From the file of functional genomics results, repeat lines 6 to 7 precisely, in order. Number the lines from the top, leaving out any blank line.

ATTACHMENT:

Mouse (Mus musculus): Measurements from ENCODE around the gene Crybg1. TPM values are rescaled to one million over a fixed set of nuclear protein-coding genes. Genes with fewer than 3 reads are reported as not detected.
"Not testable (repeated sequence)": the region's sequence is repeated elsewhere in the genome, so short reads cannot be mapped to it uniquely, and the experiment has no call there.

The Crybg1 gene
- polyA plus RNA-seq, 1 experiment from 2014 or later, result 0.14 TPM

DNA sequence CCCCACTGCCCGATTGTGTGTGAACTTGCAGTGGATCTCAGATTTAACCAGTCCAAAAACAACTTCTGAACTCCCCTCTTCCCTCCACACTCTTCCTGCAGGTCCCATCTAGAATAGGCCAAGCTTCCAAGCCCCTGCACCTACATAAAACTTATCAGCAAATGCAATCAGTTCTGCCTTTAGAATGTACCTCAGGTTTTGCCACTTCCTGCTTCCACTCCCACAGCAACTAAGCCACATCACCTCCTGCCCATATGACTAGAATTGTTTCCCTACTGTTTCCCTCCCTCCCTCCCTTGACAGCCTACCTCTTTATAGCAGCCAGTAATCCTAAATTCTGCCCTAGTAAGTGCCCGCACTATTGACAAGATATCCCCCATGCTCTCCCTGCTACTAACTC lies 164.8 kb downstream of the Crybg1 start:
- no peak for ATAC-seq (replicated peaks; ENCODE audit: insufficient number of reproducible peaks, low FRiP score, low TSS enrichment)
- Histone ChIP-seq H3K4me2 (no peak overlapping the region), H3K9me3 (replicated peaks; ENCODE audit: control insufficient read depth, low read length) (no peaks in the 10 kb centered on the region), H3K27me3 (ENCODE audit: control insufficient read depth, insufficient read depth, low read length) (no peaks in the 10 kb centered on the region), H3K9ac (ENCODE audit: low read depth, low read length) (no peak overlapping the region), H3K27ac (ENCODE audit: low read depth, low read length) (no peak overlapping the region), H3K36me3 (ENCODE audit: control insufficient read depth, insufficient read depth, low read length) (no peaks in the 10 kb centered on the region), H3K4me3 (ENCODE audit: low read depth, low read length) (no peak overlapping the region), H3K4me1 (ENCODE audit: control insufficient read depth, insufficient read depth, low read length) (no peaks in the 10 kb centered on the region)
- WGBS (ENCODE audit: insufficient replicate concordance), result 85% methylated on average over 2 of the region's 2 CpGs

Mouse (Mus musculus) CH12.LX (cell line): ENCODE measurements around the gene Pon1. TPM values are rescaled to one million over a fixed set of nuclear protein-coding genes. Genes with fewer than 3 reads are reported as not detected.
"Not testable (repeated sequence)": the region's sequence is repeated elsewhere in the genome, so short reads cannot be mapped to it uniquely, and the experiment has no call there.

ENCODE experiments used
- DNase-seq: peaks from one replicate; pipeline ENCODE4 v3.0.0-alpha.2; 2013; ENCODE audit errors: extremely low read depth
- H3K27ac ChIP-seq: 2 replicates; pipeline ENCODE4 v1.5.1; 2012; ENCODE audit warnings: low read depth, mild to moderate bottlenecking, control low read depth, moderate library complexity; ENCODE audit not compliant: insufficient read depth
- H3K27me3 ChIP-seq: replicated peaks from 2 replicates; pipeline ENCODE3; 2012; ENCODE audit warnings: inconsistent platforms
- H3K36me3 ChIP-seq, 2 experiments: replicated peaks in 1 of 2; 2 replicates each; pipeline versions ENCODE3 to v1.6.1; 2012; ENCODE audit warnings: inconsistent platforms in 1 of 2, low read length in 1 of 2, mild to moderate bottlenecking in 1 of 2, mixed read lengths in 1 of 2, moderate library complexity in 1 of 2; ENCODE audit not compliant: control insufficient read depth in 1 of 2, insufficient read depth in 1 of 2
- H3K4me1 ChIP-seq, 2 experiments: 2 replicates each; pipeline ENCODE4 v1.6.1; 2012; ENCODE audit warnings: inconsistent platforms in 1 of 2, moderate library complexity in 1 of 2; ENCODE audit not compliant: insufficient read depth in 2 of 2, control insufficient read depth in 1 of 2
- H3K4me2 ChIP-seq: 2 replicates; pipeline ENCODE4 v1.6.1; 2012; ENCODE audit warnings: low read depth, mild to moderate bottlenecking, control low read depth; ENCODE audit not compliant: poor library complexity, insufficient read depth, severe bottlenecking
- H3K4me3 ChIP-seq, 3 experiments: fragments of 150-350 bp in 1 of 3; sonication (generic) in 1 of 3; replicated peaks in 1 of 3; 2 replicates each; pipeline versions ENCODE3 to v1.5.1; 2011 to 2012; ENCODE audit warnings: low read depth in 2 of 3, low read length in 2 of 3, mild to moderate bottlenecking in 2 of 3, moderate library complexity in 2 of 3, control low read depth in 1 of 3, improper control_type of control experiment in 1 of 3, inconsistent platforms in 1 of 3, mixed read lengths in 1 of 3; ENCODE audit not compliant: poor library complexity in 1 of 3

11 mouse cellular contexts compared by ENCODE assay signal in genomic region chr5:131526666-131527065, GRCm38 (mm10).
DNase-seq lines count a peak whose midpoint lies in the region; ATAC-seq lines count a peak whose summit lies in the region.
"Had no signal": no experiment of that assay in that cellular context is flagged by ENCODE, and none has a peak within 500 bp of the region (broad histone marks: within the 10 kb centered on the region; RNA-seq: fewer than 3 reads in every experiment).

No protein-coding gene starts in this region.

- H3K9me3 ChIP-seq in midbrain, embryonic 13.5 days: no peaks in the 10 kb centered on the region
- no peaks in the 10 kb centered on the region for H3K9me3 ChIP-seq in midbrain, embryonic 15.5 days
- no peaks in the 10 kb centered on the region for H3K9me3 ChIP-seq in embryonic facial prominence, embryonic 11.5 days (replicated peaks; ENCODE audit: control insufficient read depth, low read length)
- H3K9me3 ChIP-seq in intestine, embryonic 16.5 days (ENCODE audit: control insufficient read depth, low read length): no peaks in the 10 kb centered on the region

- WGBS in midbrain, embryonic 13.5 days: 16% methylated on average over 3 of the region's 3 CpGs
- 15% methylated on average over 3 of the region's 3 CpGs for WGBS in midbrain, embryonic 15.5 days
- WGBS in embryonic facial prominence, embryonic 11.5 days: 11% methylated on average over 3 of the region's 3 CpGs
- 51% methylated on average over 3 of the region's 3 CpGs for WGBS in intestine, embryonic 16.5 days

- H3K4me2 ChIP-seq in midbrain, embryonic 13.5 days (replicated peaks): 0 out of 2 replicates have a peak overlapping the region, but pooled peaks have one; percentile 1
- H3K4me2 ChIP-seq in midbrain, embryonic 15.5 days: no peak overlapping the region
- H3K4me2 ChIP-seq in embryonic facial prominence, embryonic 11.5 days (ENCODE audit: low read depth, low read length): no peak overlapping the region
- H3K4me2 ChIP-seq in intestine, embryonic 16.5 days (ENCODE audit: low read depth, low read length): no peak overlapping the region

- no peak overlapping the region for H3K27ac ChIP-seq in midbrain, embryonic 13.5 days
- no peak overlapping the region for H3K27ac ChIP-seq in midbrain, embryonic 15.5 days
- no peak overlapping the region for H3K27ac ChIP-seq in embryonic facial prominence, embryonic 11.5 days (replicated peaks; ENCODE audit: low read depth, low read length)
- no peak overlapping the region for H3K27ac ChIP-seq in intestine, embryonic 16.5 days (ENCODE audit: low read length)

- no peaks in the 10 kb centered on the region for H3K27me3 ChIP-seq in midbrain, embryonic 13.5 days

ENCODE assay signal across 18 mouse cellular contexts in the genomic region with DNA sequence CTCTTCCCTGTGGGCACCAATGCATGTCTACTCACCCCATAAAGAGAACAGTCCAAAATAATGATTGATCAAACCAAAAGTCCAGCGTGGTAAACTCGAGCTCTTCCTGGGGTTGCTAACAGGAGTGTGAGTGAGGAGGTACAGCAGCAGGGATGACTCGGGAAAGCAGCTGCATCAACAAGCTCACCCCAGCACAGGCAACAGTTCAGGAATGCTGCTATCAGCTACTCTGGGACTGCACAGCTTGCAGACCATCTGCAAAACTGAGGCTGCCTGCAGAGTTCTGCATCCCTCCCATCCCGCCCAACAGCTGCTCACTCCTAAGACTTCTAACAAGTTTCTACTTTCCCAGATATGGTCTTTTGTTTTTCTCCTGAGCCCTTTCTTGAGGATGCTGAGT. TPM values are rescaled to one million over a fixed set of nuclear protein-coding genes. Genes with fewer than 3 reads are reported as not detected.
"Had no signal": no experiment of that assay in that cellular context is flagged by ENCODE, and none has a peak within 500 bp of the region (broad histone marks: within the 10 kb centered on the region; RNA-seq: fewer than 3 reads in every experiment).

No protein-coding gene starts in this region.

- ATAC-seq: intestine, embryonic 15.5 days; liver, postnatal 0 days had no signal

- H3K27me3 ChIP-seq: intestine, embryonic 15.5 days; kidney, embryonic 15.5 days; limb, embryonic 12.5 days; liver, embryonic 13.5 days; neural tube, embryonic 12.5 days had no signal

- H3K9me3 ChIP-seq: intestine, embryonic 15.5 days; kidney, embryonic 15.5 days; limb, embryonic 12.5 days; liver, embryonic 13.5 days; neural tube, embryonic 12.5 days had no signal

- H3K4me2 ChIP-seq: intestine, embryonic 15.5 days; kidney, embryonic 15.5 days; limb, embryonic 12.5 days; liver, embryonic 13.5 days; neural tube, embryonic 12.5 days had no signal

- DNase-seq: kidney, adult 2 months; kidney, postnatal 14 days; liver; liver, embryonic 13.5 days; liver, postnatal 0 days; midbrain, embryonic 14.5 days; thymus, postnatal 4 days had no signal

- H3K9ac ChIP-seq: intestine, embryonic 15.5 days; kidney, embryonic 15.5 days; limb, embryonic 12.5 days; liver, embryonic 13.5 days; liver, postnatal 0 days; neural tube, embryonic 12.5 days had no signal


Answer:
- no peak for ATAC-seq (replicated peaks; ENCODE audit: insufficient number of reproducible peaks, low FRiP score, low TSS enrichment)
- Histone ChIP-seq H3K4me2 (no peak overlapping the region), H3K9me3 (replicated peaks; ENCODE audit: control insufficient read depth, low read length) (no peaks in the 10 kb centered on the region), H3K27me3 (ENCODE audit: control insufficient read depth, insufficient read depth, low read length) (no peaks in the 10 kb centered on the region), H3K9ac (ENCODE audit: low read depth, low read length) (no peak overlapping the region), H3K27ac (ENCODE audit: low read depth, low read length) (no peak overlapping the region), H3K36me3 (ENCODE audit: control insufficient read depth, insufficient read depth, low read length) (no peaks in the 10 kb centered on the region), H3K4me3 (ENCODE audit: low read depth, low read length) (no peak overlapping the region), H3K4me1 (ENCODE audit: control insufficient read depth, insufficient read depth, low read length) (no peaks in the 10 kb centered on the region)